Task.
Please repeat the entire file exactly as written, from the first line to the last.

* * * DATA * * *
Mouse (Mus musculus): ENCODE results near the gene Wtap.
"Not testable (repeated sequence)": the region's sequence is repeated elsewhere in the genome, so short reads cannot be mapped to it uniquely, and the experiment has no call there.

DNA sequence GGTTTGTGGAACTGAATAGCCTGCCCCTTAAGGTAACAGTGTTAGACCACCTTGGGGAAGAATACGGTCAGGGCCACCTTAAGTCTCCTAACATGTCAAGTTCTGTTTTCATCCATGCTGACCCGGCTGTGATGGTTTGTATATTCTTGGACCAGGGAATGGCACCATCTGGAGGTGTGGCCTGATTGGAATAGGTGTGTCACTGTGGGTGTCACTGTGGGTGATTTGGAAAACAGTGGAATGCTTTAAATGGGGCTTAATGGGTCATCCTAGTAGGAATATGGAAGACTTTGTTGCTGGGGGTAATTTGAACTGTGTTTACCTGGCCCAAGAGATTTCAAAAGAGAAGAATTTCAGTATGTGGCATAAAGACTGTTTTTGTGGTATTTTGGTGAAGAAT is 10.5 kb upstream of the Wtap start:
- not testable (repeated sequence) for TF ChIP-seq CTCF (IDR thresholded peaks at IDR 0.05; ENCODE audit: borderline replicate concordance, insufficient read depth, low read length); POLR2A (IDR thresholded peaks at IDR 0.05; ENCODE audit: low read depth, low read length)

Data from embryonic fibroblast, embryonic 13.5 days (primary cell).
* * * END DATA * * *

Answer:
Mouse (Mus musculus): ENCODE results near the gene Wtap.
"Not testable (repeated sequence)": the region's sequence is repeated elsewhere in the genome, so short reads cannot be mapped to it uniquely, and the experiment has no call there.

DNA sequence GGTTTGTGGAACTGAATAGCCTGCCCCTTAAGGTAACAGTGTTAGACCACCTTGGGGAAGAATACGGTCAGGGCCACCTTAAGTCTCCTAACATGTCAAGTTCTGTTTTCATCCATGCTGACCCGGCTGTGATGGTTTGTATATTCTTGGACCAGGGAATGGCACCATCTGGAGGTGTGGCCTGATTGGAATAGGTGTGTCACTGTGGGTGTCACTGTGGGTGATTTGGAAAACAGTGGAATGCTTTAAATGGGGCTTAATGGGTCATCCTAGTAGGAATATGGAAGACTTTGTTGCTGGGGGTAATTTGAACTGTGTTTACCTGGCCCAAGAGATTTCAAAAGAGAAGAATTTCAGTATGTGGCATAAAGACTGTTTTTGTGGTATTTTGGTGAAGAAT is 10.5 kb upstream of the Wtap start:
- not testable (repeated sequence) for TF ChIP-seq CTCF (IDR thresholded peaks at IDR 0.05; ENCODE audit: borderline replicate concordance, insufficient read depth, low read length); POLR2A (IDR thresholded peaks at IDR 0.05; ENCODE audit: low read depth, low read length)

Data from embryonic fibroblast, embryonic 13.5 days (primary cell).